What is it about Sunday mornings and great movies?
I wrote about enjoying “Mystery Train” one Sunday morning in March and recalled just how much fun it was and how it was one of the 80s movies that made me fall in love with smart, small films.
This Sunday morning, I’ve spent the past two hours watching “Blood Simple“.
Frances McDormand, in her debut, was impressive.
John Getz as the haunted Ray made you feel the pain of doing something you detested.
Dan Hedaya‘s creep factor as the jealous husband was off the charts
and finally, M. Emmet Walsh was just crazy good.
I saw it in the theater with Newscoma in 1985 and was so impressed with the visual style the Coen Brothers brought to the screen.
Since then, my love of the siblings’ cinematic stuff has grown vastly.
I posted a video montage of the Coens’ work earlier this year, but I watched it again this morning after viewing their movie and again was reminded of the way themes repeat in their works, so I decided to repost it. Enjoy!
If you watch enough action or sci fi movies, you’ve heard the Wilhelm Scream. You may not realize it, but your ear drums have been tapped on by this sound effect.
Dating back to 1953, the perfect agonized scream has found its way into movie after movie, with everyone from George Lucas to Tobe Hooper regularly finding room for it in their flicks.
Legend has it that Purple People Eater entertainer Sheb Wooley is the voice of the Wilhelm Scream.
First I present you with a compilation of some familiar clips to let your ears become aware of the famous howl.
Then I’ll give you some of the history and legend of the scream from sound effects editor and movie historian Steve Lee.
Posted in classics, Movies, Oscars, Pop Culture, Science fiction
Tagged films, George Lucas, Movies, scream, Sheb Wooley, sound effects, Steve Lee, Wilhelm Scream
I was over at Joe P.’s place this morning and he had mentioned the flick “A Boy and His Dog.”
The sci-fi cult hit starring a pre-Miami Vice Don Johnson was one of those independent movies from the mid 1970s that stretched the boundaries. It was obviously outside the box even though some mainstream actors had roles including Jason Robards. It was one of several movies from the era that set the tone for directors into the 80s and beyond.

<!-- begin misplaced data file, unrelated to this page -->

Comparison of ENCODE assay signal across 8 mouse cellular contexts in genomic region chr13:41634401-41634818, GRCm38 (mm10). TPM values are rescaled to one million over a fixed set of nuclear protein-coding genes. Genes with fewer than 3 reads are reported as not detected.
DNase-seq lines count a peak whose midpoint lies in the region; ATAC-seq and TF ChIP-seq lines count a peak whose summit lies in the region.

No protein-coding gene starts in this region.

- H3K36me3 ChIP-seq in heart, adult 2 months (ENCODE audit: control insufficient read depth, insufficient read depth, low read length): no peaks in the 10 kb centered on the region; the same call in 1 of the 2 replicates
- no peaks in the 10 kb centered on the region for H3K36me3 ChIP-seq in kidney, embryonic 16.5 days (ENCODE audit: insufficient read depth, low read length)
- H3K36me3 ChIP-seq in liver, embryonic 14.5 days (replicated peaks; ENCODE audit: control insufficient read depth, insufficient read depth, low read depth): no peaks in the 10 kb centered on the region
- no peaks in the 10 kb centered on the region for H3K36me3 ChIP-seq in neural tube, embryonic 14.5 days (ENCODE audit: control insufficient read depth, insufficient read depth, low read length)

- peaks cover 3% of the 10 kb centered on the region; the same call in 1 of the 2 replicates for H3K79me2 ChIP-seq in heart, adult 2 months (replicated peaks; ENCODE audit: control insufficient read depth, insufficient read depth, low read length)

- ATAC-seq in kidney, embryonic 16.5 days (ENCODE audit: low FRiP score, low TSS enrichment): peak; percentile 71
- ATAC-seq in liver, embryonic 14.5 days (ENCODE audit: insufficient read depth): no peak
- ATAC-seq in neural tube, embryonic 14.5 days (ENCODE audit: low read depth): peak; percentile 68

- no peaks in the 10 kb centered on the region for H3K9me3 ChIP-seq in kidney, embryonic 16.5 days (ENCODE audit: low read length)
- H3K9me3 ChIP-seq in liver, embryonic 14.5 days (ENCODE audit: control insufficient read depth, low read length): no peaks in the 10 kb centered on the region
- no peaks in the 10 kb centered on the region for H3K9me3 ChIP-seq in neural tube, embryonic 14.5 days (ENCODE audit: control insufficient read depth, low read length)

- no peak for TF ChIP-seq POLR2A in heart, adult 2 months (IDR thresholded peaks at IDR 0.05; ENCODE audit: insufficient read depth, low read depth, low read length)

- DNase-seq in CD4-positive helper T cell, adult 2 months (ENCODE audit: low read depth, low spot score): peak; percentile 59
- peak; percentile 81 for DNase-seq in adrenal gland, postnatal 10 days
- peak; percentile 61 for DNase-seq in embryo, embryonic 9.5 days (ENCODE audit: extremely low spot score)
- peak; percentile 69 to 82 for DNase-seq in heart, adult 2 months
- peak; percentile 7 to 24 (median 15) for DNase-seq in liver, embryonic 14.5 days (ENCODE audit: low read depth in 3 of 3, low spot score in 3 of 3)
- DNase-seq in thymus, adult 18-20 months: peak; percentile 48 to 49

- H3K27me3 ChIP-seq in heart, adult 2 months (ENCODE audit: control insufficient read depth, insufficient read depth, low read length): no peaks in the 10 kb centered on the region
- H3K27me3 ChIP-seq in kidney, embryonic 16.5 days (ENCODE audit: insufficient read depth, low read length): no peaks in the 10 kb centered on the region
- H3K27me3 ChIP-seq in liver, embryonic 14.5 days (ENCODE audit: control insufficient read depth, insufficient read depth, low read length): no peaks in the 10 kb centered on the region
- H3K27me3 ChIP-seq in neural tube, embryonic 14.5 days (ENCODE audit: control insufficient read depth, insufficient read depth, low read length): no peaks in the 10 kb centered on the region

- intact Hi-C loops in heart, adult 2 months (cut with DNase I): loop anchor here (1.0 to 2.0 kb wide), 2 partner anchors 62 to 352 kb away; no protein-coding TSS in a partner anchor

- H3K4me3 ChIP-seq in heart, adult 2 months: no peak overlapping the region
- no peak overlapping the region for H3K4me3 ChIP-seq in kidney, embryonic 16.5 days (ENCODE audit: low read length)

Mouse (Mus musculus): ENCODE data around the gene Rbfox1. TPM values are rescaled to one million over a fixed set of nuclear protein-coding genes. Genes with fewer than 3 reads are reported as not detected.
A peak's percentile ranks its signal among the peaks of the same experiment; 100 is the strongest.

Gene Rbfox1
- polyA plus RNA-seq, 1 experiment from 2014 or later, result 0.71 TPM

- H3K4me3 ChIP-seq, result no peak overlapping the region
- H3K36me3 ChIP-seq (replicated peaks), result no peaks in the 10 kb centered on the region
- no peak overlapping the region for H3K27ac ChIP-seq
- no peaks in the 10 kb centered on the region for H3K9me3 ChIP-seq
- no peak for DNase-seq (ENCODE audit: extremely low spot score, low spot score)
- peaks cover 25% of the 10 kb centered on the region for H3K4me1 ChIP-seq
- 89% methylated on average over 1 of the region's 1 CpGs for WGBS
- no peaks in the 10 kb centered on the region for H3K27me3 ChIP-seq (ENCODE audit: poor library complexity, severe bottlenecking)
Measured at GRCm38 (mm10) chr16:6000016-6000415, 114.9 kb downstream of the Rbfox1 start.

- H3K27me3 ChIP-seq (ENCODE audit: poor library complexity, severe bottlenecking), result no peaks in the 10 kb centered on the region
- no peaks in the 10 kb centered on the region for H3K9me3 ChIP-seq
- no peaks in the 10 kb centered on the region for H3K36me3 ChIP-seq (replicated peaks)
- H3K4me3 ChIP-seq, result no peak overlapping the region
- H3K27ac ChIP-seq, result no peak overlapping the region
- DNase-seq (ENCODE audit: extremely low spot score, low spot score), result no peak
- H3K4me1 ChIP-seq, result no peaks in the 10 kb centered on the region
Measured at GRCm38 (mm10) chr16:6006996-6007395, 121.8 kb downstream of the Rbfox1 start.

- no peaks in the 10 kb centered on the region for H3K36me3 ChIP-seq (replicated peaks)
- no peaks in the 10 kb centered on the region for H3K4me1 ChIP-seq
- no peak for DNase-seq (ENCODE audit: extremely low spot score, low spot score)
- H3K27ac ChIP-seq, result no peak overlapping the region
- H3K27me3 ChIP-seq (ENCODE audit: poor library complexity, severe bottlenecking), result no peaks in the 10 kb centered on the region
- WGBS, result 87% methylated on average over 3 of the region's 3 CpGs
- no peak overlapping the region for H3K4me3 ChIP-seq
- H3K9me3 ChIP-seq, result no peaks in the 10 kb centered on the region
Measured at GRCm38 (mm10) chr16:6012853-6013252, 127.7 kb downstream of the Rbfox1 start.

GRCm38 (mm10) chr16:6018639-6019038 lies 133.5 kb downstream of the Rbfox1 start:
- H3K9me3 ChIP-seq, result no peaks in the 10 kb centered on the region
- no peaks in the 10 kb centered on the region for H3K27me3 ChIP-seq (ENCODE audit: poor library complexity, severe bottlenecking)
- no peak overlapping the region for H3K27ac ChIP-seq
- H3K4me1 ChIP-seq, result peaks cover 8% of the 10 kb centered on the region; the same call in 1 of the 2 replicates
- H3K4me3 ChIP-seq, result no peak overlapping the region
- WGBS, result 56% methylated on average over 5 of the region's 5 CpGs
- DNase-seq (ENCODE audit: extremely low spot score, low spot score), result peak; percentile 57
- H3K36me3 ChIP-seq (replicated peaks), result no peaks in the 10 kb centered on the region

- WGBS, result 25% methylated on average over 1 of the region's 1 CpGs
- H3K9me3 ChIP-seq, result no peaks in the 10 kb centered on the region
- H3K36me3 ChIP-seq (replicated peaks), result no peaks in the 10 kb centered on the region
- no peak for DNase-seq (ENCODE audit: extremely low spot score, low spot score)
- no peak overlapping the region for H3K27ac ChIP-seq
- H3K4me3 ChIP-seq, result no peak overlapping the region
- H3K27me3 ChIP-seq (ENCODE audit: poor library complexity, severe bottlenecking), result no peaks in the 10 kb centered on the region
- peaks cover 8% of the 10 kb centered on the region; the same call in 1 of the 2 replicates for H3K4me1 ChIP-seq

The one I’ve had on my mind lately is David Lynch’s “Eraserhead.”
Don’t ask me why.
Well, maybe it’s because I’ve been watching “The Squidbillies” on the Cartoon Network’s Adult Swim block and the old granny squid reminds me of the fetal, crying baby in the movie.
Yeah, I think that’s what carried me here.
I haven’t seen the film in ages, but I still remember the first time I did. How could anyone forget any of that imagery?
The visuals in the black-and-white setting of “Eraserhead” were incredible and impossible to erase from the back of the retinas. From the huge hair of Jack Nance to the oozing, wriggling cornish hens to the monstrous “baby” to the lady in the radiator, Lynch kept your attention with images that were hard to look at and at the same time hard to look away from.
Seeing that movie let me know there were ideas being submitted that didn’t cater to Hollywood and television’s “Brady Bunch” themes. Some creativity disturbed the status quo and pushed the limits.
For Lynch, the five-year-long process that it took for him to finish the film was well worth it. Mel Brooks caught a viewing of the movie and hired him to direct “The Elephant Man.” And so an outstanding career was on its way.
I’ve got some video here for you, but it’s not from the movie.
It’s actually an homage of the movie in a video by the UK band Half Man Half Biscuit for their song “Restless Legs.” Enjoy.
Posted in art, classics, Movies, Pop Culture, Science fiction, television
Tagged cinema, cult classics, David Lynch, Eraserhead, films, Movies, Squidbillies
“It’s cool to be in Memphis.”
That’s what Japanese teenager Jun says, and I wholeheartedly agree.
I took a trip to Memphis this morning while watching Jim Jarmusch’s “Mystery Train.” I haven’t seen this flick in years and it didn’t disappoint me after our long separation.
It’s films like this from the 1980s that turned me into a movie fan. The quirky characters, the settings that could be encountered in nearly any town if you knew which street to turn down, the actors and their performances. Throw in the ghost of Elvis and some “Lost in Space” TV trivia and you can’t go wrong.
Jarmusch mixed the music, the DJ, some moans and a gunshot to tie together a non-linear story that intersected in three arcs. One review of this movie that I read described it as “An experimental film that went ‘pulp’ before ‘fiction’.”
The melancholy, muted colors and rusted signs told the tale of an economy and relationships in decline.
Elvis’ “Blue Moon” comes across as pretty mournful playing behind all three tales. The spectral King comes across both aurally and visually.
But there is humor here as well. Watching Mitsuko spark a zippo with her feet. The lipstick smeared kiss between young lovers. The tale of Elvis’ comb and its providential delivery (although the deliveryman turned out to be a bit menacing), Sam and Dave, the complimentary towels, Screaming Jay Hawkins, Room 22.
It’s all good stuff. Roger Ebert has a solid review.
Posted in classics, Elvis, Memphis, Movies, Pop Culture, television
Tagged Elvis, films, Jim Jarmusch, Memphis, Movies, Mystery Train